Russia is shipping “hundreds of containers likely packed with North Korean armaments,” new satellite images indicate, which could bolster Russia’s cache of sorely needed weapons and boost its war effort against Ukraine.
“Dozens of high-resolution satellite images taken in recent months reveal that Russia has likely begun shipping North Korean munitions at scale,” a new report from the London-based Royal United Services Institute (RUSI) think tank said on Monday.
The images show two cargo vessels “repeatedly transporting hundreds of containers likely packed with North Korean armaments” between the isolated Russian port of Dunai and through North Korea’s Rajin port, not far from the border, the think tank said in a new report.
On Friday, U.S. National Security Council spokesperson John Kirby told reporters that North Korea has supplied up to 1,000 containers of “equipment and munitions” to the Kremlin between September 7 and October 1.
“We condemn the DPRK for providing Russia with this military equipment,” Kirby said, referring to to North Korea’s official title of the Democratic People’s Republic of Korea.
The new supply route, shown in satellite footage analyzed by RUSI, could have “profound consequences for the war in Ukraine and international security dynamics in East Asia,” the defense think tank said on Monday.
“North Korean arms have yet to appear in significant quantities on the battlefield,” the RUSI report said, before adding: “That, however, is about to change.”
Two Russian-flagged vessels have completed multiple journeys between North Korea and Russia since August, RUSI said, and were captured on satellite imagery despite apparently having their transponders switched off.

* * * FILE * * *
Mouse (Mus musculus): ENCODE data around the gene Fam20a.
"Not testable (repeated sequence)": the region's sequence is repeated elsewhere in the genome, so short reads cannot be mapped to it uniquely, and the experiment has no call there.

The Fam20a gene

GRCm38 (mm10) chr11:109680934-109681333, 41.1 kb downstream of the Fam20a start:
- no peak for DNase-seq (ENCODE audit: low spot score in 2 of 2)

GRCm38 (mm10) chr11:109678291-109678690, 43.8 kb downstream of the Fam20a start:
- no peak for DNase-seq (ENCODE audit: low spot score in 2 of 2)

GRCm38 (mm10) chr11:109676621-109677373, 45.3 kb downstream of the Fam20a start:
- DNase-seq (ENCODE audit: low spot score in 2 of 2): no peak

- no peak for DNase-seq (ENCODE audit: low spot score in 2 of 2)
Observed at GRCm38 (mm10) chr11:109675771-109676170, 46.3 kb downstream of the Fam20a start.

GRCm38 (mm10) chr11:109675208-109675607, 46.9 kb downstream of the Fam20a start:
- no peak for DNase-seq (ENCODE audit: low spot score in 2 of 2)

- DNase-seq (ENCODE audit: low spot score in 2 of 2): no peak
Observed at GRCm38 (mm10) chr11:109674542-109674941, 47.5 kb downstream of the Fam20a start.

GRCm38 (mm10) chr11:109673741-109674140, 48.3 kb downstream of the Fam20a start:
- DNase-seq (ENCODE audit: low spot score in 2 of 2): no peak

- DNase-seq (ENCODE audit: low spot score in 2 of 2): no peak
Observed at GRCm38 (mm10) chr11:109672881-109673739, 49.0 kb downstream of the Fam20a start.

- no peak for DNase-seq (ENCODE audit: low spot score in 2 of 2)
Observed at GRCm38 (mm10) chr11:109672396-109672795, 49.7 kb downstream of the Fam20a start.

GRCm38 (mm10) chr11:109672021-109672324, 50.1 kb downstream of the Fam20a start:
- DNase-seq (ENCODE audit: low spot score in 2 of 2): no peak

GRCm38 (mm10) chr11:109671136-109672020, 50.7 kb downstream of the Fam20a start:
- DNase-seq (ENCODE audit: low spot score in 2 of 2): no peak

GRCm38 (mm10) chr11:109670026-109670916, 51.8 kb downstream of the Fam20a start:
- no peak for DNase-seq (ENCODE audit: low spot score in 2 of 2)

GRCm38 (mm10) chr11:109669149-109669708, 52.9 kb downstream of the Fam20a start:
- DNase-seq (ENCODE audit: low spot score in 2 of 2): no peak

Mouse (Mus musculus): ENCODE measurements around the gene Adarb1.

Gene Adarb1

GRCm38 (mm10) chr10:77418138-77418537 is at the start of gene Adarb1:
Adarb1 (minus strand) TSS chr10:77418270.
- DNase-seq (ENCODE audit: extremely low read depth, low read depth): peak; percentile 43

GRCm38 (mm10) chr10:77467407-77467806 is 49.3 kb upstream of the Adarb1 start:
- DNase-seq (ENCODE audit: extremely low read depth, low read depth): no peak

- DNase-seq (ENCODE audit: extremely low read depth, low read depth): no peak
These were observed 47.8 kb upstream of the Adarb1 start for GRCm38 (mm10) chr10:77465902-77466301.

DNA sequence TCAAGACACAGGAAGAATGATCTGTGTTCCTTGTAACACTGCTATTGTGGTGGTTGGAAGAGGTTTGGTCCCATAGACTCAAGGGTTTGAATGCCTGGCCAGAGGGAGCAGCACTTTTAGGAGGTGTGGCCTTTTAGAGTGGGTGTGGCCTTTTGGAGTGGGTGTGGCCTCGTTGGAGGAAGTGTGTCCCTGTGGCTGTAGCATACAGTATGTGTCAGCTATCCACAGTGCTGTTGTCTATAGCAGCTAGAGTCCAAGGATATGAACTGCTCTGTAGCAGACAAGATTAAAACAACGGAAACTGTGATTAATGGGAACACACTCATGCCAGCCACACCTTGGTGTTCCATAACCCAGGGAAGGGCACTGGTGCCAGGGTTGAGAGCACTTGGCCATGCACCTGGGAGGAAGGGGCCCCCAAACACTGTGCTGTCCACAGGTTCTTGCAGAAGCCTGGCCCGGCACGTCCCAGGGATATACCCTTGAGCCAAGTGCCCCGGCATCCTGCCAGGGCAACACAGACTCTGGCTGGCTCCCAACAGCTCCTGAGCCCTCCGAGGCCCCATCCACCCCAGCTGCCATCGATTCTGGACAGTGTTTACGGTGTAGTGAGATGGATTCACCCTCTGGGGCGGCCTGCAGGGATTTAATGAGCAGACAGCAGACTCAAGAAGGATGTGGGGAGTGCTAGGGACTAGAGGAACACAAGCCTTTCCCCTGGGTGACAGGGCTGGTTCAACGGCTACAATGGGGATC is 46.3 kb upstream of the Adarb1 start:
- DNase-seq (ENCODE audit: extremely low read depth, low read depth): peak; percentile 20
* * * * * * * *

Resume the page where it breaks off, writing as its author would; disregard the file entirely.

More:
The “final destination of these shipments” looks to be an ammunition depot in the Russian town of Tikhoretsk, in the southern Krasnodar region. It’s around 120 miles from the border with Ukraine.
Newsweek has reached out to the Russian defense ministry for comment via email.
Moscow has been courting closer relations with Pyongyang since it launched its invasion of Ukraine in February 2022. North Korea has in turn said Russia has its “full and unconditional support.”
Kim Jong-un, the leader of the secretive and closed-off state, visited Russia in mid-September for a trip widely speculated to involve negotiations for North Korea to supply Russia with ammunition for its troops in Ukraine. Western observers and experts raised concerns that North Korea could then gain Russian high-tech expertise and aid with developing weapons as part of the exchange.
“In return for support, we assess the Pyongyang is seeking military assistance from Russia including fighter aircraft, surface to air missiles, armored vehicles, ballistic missile production equipment, or other materials and other advanced technologies,” Kirby said late last week.
In late July, U.S. Secretary of State Antony Blinken described Russia as “desperately looking for support, for weapons wherever it can find them.” His words coincided with Russia’s defense minister, Sergei Shoigu, visiting North Korea.
“We see that in North Korea,” Blinken told reporters, adding: “We see that as well with Iran, which has provided many drones to Russia that it’s using to destroy civilian infrastructure and kill civilians in Ukraine.”
Iran has provided Russia with its Shahed-131 and -136 suicide drones, which have been extensively deployed across Ukraine to target infrastructure and cities. The loitering munitions offered Moscow a cheaper, yet often still effective, way to hit Ukraine where it hurts.